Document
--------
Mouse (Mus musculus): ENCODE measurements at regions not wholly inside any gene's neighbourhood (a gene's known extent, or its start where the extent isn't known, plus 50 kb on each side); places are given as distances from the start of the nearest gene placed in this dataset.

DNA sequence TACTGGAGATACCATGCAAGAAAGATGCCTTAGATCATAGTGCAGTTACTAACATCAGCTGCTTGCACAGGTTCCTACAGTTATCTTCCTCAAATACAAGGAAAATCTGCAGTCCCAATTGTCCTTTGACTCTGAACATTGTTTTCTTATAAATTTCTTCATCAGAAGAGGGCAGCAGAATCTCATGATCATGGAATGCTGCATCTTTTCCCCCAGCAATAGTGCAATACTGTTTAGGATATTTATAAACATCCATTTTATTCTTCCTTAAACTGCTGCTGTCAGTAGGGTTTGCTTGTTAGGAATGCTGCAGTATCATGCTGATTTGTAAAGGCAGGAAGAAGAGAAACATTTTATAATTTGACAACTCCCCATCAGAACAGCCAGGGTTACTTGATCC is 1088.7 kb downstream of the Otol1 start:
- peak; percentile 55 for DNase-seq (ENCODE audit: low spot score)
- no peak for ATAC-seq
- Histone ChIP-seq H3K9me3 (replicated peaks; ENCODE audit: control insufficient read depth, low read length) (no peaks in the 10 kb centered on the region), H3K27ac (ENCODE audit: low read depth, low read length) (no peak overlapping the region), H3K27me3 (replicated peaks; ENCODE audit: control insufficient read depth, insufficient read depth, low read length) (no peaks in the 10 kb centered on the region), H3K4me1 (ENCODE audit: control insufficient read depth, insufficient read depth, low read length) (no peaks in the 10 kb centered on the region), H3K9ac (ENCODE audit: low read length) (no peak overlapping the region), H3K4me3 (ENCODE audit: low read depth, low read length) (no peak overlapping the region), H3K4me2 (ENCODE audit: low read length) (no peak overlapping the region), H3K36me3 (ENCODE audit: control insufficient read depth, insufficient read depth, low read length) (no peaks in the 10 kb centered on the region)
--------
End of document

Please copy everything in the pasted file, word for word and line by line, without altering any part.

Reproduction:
Mouse (Mus musculus): ENCODE measurements at regions not wholly inside any gene's neighbourhood (a gene's known extent, or its start where the extent isn't known, plus 50 kb on each side); places are given as distances from the start of the nearest gene placed in this dataset.

DNA sequence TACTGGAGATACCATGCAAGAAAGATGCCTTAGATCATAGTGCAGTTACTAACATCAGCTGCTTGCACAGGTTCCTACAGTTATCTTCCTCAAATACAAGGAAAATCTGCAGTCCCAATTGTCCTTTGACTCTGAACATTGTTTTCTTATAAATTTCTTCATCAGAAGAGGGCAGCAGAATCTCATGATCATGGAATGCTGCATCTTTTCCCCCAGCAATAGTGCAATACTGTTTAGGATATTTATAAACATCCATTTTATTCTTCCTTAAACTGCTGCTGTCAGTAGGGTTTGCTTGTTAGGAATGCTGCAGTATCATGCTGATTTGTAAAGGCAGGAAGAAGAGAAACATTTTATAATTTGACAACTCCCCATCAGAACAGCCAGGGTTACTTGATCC is 1088.7 kb downstream of the Otol1 start:
- peak; percentile 55 for DNase-seq (ENCODE audit: low spot score)
- no peak for ATAC-seq
- Histone ChIP-seq H3K9me3 (replicated peaks; ENCODE audit: control insufficient read depth, low read length) (no peaks in the 10 kb centered on the region), H3K27ac (ENCODE audit: low read depth, low read length) (no peak overlapping the region), H3K27me3 (replicated peaks; ENCODE audit: control insufficient read depth, insufficient read depth, low read length) (no peaks in the 10 kb centered on the region), H3K4me1 (ENCODE audit: control insufficient read depth, insufficient read depth, low read length) (no peaks in the 10 kb centered on the region), H3K9ac (ENCODE audit: low read length) (no peak overlapping the region), H3K4me3 (ENCODE audit: low read depth, low read length) (no peak overlapping the region), H3K4me2 (ENCODE audit: low read length) (no peak overlapping the region), H3K36me3 (ENCODE audit: control insufficient read depth, insufficient read depth, low read length) (no peaks in the 10 kb centered on the region)